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Professional Sweetheart (1933)

Approved | | Comedy, Romance | 9 June 1933 (USA)
Radio singer Glory Eden is publicized as the ideal of American womanhood, in order to sell the sponsor's product Ippsie-Wippsie Washcloths. In reality, Glory would like to at least sample ... See full summary »



(as Maurine Watkins)


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Complete credited cast:
Jim Davey
Elmerada de Leon
Speed Dennis
Samuel 'Sam' Ipswich
Herbert Childress
Ed, the Announcer
Tim Kelsey
Frank Darien ...


Radio singer Glory Eden is publicized as the ideal of American womanhood, in order to sell the sponsor's product Ippsie-Wippsie Washcloths. In reality, Glory would like to at least sample booze, jazz, gambling, and men. When the strain of representing "purity" brings her to rebellion, the sponsor and his nutty henchmen pick her a public-relations "sweetheart" from fan mail. But they soon find that young love is not to be trifled with. Includes spicy pre-Code episodes and satirical jabs at a variety of targets. Written by Rod Crawford <puffinus@u.washington.edu>

Plot Summary | Add Synopsis


Comedy | Romance






Release Date:

9 June 1933 (USA)  »

Also Known As:

Careless  »

Company Credits

Production Co:

Show detailed on  »

Technical Specs


Sound Mix:

(RCA Victor System)

Aspect Ratio:

1.37 : 1
See  »

Did You Know?


"Professional Sweetheart" was Ginger Rogers' first film for RKO and - ironically, since so much of the plot revolves around getting Rogers' character to sign a radio contract - she had not yet signed a long-term contract with RKO when she made this film. See more »


Glory Eden: I wanna sin and suffer, and now I'm only sufferin'.
See more »


Featured in The Love Goddesses (1965) See more »


My Imaginary Sweetheart
Music by Harry Akst
Lyrics by Edward Eliscu
Performed first by Ginger Rogers
Performed later by Theresa Harris
(who may have been dubbed by Etta Moten)
See more »

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User Reviews

precode film about very post-code radio....
16 May 2015 | by (United States) – See all my reviews

... and by that I mean that from its beginnings, radio was very strict about the public persona of its radio stars, regardless of what they did in private. The year this film was made - 1933 - was the last full year in Hollywood where anything goes, although these films look like family fare by today's standards.

In this environment, Ginger Rogers is given a dynamite role that really shows her flair for comedy. She plays Glory Eden, "The Purity Girl", the face - and voice - of the Ipsy-Wipsy Wash Cloth radio show. However, in private, the purity girl is the last thing she wants to be. Glory wants to go to Harlem night clubs, smoke, drink, eat rich food, and most of all have some male companionship. So the sponsors decide to appease her and meet her half way. They start a contest looking for the "ideal Anglo Saxon" - the film's words, not mine. They come up with a real naïve hayseed (Norman Foster as Jim Davey). He's a farmer from Kentucky who actually believes Glory's public image is real. He returns to New York with the show's sponsor and now Glory can go out to more public places since she has an "official" male escort.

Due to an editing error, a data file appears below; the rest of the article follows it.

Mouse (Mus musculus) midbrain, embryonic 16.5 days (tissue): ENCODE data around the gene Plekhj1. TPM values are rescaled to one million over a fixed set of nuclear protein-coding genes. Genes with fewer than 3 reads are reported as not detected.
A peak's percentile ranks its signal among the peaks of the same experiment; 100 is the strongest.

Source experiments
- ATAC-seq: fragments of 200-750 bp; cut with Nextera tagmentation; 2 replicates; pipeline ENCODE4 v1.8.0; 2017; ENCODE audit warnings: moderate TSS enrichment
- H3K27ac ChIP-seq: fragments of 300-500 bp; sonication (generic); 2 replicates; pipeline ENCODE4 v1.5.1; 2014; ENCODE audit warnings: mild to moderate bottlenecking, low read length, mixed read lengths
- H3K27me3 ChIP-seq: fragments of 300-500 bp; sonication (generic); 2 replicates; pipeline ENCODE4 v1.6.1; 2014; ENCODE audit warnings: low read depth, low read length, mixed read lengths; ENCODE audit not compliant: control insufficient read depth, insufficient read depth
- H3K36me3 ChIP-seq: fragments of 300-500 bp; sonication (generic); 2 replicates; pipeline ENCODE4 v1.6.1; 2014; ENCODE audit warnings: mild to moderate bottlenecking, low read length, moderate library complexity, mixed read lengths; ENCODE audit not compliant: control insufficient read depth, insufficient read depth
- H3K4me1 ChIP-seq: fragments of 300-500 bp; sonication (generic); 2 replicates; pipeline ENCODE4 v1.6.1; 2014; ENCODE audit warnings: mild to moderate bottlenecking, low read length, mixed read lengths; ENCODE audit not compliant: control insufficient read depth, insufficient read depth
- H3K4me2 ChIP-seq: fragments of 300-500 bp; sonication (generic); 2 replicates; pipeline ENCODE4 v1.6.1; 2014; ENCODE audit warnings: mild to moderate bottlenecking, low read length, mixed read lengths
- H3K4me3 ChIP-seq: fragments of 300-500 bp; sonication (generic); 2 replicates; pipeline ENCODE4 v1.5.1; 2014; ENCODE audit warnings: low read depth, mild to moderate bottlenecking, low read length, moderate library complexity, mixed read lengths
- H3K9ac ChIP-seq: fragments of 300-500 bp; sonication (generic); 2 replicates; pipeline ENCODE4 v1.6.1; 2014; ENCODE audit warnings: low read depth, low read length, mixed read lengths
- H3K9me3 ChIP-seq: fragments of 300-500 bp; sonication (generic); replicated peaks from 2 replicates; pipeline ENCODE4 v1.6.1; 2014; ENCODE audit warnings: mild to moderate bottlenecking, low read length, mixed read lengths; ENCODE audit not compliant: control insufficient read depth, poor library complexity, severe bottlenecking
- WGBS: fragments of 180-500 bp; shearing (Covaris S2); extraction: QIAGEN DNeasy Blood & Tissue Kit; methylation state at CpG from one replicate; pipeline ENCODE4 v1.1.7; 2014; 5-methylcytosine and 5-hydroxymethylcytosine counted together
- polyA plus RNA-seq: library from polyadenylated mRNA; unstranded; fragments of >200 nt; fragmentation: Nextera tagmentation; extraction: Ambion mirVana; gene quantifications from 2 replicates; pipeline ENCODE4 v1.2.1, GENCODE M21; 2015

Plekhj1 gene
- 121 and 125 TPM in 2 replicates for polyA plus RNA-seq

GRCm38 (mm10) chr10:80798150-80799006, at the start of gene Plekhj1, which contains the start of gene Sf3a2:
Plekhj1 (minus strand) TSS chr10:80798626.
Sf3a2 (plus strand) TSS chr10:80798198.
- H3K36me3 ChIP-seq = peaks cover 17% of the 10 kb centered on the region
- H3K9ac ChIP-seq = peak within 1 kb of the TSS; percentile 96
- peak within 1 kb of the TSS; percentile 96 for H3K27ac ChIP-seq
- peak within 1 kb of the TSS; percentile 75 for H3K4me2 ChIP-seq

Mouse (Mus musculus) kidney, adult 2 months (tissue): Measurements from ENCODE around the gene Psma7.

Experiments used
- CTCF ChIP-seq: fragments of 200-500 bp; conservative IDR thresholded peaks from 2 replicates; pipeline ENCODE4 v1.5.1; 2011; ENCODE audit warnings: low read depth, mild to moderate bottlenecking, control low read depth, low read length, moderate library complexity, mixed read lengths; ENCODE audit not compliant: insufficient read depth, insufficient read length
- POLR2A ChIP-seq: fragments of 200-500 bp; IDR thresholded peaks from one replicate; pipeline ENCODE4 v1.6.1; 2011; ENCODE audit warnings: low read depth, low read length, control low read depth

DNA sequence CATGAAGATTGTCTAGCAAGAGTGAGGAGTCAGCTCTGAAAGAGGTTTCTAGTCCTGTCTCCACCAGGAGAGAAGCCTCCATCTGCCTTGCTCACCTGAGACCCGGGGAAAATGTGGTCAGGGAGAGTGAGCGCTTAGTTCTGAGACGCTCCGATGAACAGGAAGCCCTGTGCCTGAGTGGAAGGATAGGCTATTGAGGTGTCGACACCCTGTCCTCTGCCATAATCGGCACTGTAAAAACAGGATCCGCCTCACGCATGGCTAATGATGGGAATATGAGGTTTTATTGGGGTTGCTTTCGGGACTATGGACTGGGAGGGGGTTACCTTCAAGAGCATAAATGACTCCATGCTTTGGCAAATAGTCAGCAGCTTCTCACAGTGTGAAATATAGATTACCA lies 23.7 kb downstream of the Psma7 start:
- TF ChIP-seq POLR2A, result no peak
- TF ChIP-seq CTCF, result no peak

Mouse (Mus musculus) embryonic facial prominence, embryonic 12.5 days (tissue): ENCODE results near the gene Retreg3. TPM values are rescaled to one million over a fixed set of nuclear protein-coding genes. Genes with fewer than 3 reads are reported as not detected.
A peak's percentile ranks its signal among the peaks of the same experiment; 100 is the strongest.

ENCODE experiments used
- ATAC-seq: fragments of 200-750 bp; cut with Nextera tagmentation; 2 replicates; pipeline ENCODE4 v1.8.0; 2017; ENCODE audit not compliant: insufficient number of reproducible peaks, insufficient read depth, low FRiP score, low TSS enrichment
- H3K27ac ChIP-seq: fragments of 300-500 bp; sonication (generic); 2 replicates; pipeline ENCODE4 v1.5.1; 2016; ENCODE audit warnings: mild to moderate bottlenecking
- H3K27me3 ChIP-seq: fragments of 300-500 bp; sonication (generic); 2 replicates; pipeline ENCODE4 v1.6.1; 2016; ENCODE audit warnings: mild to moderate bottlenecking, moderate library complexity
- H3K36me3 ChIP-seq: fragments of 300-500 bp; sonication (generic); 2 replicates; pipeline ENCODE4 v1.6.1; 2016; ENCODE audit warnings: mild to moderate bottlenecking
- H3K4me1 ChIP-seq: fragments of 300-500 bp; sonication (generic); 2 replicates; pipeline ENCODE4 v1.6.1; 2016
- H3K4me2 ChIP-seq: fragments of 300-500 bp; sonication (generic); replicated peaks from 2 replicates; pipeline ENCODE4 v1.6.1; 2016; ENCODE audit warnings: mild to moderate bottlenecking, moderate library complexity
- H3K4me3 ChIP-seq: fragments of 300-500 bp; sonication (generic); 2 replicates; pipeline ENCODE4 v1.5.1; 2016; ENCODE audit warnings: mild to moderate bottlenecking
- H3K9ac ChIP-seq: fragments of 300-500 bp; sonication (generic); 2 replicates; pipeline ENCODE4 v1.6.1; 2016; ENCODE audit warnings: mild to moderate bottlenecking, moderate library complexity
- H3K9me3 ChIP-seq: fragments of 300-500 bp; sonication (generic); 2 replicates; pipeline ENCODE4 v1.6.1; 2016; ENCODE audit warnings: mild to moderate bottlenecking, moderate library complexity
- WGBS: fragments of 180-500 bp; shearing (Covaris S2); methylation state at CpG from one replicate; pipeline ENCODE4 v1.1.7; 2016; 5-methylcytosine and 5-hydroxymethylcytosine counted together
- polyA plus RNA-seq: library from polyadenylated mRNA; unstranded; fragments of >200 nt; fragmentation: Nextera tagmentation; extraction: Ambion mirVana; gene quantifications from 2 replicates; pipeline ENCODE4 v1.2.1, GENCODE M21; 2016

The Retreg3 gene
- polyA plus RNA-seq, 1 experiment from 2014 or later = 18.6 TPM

The one drawback to the film is you never see any real relationship form between the two. It's just suddenly there. Jim just asks Glory to marry him, she agrees - obviously from the heart, because she gives him a passionate kiss. Ipsy Wipsy head Samuel 'Sam' Ipswich claims he'll wait until after the wedding and as a PR stunt have Glory sign her new contract.

But things run amok. After the wedding Jim sees Glory's true colors and they are scarlet not pure white. He decides to kidnap her and take her back to Kentucky to make a "good woman" out of her. There is an absolutely hilarious wedding night scene once Jim has her back in Kentucky that I will just let you watch. Let's just say that these two are absolutely perfect together in this scene that could have not been possible after the production code a year later.

So now two competitors are looking for Glory - they think she's been kidnapped - and both want her to sign with them. At first they don't know where she's gone. How does this work out? I'll let you watch and find out.

This film would have been good with just Norman Foster and Ginger Rogers. It is made great by all of the character actors running around busily in the background. Zasu Pitts is a dizzy reporter, Gregory Ratoff as Samuel Ipswich was born to play the over excited boss who is destined to die of a heart attack and loves firing people, Allen Jenkins and Frank McHugh are the assistants to their frantic bosses, and Edgar Kennedy is Ipswich's competition, trying to track down Glory so he can sign her to his own radio program.

Best line of the film goes to Jim - "Please God, don't let her die! She's wicked, but I love her." Questions never resolved - Will Glory's maid get her own radio career? And what DID happen between Franklin Pangborn's character and Zasu Pitts when she found him in the closet without his pants? Enjoy this little piece of RKO zaniness. I know I did.

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